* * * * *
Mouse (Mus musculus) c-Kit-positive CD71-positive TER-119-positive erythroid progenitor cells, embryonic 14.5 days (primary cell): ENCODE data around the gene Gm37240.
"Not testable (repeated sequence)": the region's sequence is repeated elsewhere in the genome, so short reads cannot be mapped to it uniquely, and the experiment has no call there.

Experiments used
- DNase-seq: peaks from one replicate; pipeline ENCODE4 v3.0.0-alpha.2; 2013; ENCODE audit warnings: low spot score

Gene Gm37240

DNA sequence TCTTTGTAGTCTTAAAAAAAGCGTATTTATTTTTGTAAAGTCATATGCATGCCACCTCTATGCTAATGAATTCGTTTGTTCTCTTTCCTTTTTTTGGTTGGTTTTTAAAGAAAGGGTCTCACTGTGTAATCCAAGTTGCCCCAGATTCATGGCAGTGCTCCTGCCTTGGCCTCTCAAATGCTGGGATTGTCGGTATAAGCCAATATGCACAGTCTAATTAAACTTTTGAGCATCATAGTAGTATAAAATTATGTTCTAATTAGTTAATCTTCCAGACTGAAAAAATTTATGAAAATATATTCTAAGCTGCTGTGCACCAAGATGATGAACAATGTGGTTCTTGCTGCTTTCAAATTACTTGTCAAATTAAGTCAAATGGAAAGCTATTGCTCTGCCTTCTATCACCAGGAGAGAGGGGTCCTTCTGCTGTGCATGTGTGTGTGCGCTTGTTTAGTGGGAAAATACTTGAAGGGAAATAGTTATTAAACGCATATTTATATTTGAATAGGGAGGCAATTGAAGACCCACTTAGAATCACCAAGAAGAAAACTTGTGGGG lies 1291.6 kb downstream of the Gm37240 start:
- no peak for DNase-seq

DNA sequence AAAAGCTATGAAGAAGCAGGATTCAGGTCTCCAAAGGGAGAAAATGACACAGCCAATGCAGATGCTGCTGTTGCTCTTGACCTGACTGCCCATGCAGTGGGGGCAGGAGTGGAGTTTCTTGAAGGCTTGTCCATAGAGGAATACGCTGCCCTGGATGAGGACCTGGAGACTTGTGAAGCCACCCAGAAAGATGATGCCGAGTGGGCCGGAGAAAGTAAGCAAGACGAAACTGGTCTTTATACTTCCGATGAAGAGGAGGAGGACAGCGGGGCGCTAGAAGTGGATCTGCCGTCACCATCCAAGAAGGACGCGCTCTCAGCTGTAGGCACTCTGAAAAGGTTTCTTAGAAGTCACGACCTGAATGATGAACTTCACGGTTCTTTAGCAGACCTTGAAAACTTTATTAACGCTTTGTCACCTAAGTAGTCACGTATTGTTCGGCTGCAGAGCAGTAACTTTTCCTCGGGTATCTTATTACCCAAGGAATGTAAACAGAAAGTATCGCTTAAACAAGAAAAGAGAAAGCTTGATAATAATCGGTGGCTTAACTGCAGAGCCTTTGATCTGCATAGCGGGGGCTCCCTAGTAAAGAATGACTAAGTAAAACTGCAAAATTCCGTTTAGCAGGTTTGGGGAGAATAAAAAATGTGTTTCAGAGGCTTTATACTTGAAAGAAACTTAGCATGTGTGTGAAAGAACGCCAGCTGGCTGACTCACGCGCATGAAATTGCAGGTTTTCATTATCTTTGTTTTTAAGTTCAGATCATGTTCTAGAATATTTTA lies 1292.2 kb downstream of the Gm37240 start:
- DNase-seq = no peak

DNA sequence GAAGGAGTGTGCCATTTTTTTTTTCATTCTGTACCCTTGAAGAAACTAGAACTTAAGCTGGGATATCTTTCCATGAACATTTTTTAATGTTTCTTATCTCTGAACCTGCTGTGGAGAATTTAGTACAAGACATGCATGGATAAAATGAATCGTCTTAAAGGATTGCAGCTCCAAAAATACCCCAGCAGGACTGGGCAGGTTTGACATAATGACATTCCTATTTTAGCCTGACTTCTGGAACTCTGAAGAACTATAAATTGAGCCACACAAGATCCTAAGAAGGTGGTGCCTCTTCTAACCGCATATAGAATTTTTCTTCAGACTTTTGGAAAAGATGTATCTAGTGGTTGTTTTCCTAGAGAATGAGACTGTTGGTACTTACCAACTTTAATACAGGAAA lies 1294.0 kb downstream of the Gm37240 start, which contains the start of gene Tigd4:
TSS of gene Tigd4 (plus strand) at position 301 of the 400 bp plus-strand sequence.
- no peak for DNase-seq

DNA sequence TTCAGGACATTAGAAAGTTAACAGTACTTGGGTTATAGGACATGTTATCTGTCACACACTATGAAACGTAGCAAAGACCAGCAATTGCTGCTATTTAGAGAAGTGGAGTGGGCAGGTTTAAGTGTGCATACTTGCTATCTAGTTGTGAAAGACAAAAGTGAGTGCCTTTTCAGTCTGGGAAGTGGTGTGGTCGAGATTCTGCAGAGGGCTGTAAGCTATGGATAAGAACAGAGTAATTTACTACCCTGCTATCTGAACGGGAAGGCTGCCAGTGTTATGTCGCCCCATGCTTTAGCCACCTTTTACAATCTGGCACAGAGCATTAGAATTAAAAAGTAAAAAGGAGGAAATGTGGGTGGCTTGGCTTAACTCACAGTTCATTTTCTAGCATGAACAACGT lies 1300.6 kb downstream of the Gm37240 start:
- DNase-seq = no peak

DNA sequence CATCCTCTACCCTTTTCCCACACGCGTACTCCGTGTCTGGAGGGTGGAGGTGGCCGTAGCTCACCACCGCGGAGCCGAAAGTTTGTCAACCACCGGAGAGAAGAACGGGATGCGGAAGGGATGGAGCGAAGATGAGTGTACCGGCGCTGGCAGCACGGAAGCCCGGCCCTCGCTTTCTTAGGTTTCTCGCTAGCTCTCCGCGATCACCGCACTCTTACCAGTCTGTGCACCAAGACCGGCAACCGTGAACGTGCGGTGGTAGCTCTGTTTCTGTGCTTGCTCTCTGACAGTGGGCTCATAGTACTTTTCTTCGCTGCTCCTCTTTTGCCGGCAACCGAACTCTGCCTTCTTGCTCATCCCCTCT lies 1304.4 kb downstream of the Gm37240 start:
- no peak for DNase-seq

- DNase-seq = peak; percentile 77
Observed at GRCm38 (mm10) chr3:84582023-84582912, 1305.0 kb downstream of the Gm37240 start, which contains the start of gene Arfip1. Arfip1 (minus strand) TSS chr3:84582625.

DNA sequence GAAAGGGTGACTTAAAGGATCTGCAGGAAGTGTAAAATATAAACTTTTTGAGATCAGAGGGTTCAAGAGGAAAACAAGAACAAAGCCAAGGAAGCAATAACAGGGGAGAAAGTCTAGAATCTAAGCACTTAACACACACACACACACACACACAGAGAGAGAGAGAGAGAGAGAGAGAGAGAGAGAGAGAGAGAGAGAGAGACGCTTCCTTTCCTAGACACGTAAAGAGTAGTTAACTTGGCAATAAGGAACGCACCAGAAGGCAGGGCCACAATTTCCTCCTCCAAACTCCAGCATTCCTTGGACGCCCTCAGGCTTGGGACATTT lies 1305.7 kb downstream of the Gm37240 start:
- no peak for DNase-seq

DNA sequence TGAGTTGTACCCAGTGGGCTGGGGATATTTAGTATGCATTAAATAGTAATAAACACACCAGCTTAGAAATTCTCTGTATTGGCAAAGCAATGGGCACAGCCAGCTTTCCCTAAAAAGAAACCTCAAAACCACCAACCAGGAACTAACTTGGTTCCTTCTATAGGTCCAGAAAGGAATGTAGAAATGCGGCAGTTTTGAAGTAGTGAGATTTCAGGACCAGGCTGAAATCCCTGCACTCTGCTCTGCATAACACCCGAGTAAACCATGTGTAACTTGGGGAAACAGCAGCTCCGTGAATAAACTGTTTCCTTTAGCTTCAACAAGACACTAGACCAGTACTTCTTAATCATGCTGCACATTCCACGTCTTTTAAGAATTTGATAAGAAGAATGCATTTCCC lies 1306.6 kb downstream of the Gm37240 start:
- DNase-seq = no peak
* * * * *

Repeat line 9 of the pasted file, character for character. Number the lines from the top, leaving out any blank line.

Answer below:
- DNase-seq = no peak